around quantifiable scales (like 'all', or 'some'), but expectation-based scales. In other words, when an
event occurs, does it fall inside the realm of the speaker's expectations? This realm ranges from the
highly probable to the least likely, but when it comes to using and , the even-ified event won't
be anywhere on the radar.
Compare these:

Mary ate natto.

Mary even ate natto.

Mary didnt even eat natto.

The first sentence is perfectly neutral. Nothing remarkable about Mary's eating natto. The second
suggests that Mary's doing some crazy stuff, sure, but what's really crazy and what wasn't expected is
that she ate natto. And in the third, Mary is in a situation, maybe a homestay, which demands a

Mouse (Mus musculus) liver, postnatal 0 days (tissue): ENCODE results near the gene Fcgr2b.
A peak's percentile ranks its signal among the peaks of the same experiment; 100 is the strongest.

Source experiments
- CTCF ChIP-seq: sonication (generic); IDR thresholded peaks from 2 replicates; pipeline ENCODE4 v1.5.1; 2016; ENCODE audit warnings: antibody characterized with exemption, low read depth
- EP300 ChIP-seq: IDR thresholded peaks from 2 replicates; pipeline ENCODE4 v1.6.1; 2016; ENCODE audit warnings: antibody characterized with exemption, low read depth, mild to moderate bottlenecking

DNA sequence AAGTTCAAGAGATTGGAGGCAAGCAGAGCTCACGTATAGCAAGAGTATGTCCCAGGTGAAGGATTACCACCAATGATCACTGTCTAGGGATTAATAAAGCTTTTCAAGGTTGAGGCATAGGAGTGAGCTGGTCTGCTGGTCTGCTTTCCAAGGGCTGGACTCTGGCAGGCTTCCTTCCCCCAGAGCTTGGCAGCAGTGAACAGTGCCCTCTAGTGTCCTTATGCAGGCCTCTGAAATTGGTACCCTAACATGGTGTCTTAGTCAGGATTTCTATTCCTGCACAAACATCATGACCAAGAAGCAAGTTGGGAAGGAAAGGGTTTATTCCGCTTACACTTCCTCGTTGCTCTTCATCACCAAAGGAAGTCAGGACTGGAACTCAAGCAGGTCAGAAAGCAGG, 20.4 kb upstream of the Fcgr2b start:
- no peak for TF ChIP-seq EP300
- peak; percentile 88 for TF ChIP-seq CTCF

number of actions, and Mary didn't even do the most likely thing: eat natto.
The second and third sentence, then, fall outside the realm of expectations.


Source: Olga Berrios

Let's put it all together: If someone's doing crazy things (or not doing the most normal, expected, bare
minimum of things), and mo can all go in the blank below:
[Subject] [noun] [verb/copula (+ any formality, time, and negation mods)]

Such as:

When I traveled in Japan, I didnt even spend a thousand yen/~10 USD/ ~7 Euro.

That's pretty much impossible. Was this person camping the whole time and bicycling everywhere?
Were they an honorary guest of the emperor? This is what Sugiura meant by an expectational scale.
Sometimes there are quantities involved, but using and and mo this way suggests